Scientists have found our stress button
We know that stress is bad for us. Now, scientists have discovered exactly what chronic stress does to our brains and the real-life impacts.
Being chronically stressed can stop us from feeling pleasure and lead to depression, the study suggests.
It can also decimate our appetite, libido and willingness to talk to our mates.
This is all because one group of neurons become hyperactive when under constant stress, according to the research.
Found in an area of the brain called the hypothalamus, these neurons are responsible for things like libido, sleep and hunger.
Stress puts pressure on them, making us more likely to shut ourselves off from friends and lose interest in sex.
The study, published in the journal Molecular Psychiatry, could help scientists develop better treatments for stress and depression.
It also found that stress makes us tense our muscles, and can mean we are more likely to have a heart attack or stroke. It also rids our gut of good bacteria that helps us digest food.
Tips for managing chronic stress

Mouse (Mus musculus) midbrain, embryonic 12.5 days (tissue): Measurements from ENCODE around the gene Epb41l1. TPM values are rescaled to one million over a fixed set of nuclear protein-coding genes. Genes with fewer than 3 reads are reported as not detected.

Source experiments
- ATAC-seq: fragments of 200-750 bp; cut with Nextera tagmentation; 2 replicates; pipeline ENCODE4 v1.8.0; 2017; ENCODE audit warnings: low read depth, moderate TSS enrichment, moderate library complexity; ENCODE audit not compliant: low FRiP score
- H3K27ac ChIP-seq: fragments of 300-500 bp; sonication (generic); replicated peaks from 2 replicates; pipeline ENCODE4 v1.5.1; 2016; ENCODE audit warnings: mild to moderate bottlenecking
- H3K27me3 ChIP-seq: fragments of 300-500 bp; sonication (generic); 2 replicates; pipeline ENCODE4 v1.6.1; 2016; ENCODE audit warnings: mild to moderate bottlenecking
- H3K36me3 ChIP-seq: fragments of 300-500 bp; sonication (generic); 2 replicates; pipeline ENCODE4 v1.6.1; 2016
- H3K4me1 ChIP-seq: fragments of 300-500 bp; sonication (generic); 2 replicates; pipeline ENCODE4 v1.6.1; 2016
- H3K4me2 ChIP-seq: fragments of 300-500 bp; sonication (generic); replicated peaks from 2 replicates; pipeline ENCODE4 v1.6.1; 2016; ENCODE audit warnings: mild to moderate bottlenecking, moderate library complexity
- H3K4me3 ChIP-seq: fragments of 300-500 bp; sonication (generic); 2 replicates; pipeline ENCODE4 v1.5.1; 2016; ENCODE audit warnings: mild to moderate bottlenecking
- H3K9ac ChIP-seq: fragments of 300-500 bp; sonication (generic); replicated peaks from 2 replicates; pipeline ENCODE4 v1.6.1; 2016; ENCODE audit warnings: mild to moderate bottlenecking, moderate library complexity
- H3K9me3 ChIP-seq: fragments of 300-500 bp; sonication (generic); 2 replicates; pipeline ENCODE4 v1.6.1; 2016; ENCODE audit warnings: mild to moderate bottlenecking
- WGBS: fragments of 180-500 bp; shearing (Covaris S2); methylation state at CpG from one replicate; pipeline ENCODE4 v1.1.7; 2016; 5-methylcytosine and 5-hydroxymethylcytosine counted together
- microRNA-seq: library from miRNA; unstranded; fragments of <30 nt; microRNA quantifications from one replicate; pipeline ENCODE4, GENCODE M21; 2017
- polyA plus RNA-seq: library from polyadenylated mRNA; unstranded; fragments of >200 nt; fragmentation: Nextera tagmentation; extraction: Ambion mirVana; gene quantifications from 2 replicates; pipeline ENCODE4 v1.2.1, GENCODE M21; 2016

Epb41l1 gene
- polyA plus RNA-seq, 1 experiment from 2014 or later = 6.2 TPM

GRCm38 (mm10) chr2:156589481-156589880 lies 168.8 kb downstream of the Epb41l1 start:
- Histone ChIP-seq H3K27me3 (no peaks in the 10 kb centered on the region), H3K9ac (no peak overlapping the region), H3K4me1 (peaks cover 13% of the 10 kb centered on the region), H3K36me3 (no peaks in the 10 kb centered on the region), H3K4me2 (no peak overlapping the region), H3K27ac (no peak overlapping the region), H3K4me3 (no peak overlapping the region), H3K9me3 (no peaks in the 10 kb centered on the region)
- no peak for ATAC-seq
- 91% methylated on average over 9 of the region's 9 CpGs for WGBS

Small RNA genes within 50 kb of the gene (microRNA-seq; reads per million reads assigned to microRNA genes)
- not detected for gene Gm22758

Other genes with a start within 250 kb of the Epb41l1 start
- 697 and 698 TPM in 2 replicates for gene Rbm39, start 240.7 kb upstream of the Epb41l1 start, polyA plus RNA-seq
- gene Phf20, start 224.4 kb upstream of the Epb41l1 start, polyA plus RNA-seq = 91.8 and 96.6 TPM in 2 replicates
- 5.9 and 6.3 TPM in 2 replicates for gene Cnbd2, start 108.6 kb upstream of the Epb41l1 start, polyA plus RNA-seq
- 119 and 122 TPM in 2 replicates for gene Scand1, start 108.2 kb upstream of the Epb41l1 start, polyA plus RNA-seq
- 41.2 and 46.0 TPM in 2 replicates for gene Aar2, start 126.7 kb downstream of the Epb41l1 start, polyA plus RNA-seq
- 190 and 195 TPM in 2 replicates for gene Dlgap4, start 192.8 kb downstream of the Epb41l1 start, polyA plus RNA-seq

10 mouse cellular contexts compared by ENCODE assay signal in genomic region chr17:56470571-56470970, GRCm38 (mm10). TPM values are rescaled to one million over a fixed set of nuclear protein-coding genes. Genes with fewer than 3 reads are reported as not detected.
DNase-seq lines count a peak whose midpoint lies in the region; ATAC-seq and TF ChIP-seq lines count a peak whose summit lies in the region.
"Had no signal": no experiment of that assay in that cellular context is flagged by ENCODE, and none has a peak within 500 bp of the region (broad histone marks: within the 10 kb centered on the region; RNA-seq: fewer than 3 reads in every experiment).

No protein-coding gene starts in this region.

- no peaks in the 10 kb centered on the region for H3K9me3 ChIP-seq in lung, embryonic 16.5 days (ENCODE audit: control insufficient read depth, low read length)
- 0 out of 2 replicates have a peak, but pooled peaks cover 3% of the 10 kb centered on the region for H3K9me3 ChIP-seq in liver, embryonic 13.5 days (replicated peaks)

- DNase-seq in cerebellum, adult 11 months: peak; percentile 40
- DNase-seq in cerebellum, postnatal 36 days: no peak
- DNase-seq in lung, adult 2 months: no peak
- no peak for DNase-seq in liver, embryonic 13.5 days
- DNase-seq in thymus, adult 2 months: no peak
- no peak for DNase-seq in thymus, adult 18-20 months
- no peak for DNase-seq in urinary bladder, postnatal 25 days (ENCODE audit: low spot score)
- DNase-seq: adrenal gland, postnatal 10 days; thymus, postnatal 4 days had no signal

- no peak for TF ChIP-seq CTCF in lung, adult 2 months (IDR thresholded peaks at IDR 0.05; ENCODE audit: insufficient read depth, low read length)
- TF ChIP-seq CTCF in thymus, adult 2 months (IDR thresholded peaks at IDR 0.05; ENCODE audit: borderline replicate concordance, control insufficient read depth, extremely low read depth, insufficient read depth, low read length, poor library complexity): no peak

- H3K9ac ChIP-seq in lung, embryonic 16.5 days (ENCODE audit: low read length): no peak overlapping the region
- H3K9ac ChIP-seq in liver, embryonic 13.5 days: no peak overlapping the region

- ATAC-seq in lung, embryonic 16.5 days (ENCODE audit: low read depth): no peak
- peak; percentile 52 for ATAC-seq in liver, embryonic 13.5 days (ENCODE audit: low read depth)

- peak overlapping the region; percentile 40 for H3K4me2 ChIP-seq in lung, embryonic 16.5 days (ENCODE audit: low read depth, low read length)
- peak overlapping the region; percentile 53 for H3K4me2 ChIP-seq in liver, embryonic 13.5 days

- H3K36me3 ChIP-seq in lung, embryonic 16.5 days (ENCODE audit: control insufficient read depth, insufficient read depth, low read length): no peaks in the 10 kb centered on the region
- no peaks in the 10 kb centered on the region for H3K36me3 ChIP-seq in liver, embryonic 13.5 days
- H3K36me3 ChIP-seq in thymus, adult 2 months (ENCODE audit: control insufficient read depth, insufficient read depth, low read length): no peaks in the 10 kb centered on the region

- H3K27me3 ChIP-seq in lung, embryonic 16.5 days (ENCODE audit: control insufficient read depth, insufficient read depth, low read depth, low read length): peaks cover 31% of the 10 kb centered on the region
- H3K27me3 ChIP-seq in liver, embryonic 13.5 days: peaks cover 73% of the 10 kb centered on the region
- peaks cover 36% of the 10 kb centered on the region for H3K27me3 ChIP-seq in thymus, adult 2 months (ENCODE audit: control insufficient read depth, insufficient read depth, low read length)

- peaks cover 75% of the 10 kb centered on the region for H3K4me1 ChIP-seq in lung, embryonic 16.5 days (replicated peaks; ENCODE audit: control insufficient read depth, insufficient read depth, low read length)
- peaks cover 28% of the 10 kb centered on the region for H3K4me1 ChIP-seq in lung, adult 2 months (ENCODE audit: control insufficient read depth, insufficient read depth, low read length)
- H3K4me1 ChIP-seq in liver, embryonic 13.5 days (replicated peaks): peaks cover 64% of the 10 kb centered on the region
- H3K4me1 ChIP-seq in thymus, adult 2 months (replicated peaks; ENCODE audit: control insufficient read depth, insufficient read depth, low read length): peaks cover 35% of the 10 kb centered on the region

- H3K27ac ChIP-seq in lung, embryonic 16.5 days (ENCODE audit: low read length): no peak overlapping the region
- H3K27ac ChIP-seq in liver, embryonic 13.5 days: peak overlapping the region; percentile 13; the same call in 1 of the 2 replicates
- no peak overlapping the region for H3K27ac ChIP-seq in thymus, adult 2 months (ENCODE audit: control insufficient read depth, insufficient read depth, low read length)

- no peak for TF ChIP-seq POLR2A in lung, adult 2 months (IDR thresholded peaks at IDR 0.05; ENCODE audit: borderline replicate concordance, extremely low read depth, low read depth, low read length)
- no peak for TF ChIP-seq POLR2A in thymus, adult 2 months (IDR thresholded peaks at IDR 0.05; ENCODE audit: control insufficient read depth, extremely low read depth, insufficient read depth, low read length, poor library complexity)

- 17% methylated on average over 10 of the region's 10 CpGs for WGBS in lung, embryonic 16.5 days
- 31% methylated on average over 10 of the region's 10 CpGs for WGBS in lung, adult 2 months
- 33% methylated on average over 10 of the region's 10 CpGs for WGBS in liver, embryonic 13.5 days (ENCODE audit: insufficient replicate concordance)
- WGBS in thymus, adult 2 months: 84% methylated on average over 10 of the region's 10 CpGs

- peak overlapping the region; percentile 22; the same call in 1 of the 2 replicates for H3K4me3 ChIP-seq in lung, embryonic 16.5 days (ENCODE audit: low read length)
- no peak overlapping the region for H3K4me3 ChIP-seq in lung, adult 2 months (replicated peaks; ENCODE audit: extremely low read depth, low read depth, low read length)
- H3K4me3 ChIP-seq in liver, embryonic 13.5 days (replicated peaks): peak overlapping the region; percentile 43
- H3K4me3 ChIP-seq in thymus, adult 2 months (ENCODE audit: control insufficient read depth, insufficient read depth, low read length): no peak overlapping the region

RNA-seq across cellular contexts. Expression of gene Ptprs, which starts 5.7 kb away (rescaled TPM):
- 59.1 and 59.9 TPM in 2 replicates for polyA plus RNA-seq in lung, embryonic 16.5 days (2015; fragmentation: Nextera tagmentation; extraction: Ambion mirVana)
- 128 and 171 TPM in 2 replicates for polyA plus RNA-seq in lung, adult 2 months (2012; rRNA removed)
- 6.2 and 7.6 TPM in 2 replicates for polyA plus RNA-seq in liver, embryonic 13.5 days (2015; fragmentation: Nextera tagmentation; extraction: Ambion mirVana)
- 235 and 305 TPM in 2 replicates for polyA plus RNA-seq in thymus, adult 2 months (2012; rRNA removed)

Here are some simple, evidence-based tips for chilling out.
Take a break and go outside
Make sure you’re sleeping enough
Watch your blood sugar
See your GP
For this study, the researchers looked at the brains of mice under chronic stress.
In their case, this was being restrained and living in wet, tilted cages isolated from other mice.
The mice stopped showing interest in sugar water, which they usually love, and male mice were less interested in sniffing the urines of females while they were in heat.
When scientists at the Medical College of Georgia at Augusta University looked at the hypothalamus they found a group of neurons called POMC.
When these neutrons were activated, they led to behavioural problems like anhedonia (an inability to feel pleasure) and behavioural despair (essentially depression).
When scientists reduced the activity in the neurons these symptoms were eased. Stress also affects how these neurons deal with potassium.
Previous studies have found that even small dips in potassium can cause chronic anxiety. Getting these pathways working again could help treat stress, the researchers think.
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Scientists have discovered exactly what chronic stress does to our brains.